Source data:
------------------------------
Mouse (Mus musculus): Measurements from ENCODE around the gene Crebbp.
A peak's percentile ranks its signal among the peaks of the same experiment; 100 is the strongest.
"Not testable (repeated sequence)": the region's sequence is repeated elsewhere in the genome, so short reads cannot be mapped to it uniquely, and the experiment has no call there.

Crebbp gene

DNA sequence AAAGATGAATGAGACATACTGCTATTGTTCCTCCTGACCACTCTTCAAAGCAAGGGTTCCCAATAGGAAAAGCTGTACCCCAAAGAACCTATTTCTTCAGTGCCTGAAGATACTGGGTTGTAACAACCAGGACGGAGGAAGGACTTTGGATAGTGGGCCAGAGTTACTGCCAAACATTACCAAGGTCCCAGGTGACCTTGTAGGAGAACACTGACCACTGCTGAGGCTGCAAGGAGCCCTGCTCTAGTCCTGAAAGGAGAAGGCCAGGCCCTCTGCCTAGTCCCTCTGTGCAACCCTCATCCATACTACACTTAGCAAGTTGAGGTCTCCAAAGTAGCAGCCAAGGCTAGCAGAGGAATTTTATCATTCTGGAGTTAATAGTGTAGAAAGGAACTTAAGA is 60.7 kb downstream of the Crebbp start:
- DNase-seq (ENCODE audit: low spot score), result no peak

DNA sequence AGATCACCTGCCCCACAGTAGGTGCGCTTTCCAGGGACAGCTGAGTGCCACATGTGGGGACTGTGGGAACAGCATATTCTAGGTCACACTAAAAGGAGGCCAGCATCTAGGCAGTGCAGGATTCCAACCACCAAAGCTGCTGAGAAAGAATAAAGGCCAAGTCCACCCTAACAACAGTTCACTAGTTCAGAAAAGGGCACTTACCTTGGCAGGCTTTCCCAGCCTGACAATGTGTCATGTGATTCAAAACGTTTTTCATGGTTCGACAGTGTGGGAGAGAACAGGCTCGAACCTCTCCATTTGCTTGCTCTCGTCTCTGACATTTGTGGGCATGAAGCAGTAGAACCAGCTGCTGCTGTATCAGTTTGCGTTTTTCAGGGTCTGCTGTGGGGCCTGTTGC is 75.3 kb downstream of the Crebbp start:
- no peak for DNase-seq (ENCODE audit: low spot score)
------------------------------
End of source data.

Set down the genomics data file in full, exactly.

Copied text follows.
Mouse (Mus musculus): Measurements from ENCODE around the gene Crebbp.
A peak's percentile ranks its signal among the peaks of the same experiment; 100 is the strongest.
"Not testable (repeated sequence)": the region's sequence is repeated elsewhere in the genome, so short reads cannot be mapped to it uniquely, and the experiment has no call there.

Crebbp gene

DNA sequence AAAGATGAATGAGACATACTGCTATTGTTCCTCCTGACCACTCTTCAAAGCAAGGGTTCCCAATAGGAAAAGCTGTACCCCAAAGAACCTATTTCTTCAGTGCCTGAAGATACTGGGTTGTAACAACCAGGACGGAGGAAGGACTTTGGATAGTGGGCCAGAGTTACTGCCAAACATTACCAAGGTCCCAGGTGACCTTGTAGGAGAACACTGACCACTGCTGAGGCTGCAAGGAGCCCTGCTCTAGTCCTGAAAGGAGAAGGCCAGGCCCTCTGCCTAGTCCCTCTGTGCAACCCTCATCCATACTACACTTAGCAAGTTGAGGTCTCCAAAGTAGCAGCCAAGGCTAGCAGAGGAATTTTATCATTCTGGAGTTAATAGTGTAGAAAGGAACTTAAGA is 60.7 kb downstream of the Crebbp start:
- DNase-seq (ENCODE audit: low spot score), result no peak

DNA sequence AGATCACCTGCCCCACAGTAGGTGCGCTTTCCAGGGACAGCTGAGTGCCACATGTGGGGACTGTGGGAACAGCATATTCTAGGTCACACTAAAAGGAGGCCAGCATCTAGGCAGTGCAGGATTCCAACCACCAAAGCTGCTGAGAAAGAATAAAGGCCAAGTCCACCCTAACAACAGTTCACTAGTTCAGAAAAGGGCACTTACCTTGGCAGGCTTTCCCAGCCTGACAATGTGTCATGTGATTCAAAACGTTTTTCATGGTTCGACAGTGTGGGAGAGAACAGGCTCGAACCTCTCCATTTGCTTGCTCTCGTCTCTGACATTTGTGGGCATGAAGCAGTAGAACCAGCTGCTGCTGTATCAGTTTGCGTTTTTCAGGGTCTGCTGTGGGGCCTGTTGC is 75.3 kb downstream of the Crebbp start:
- no peak for DNase-seq (ENCODE audit: low spot score)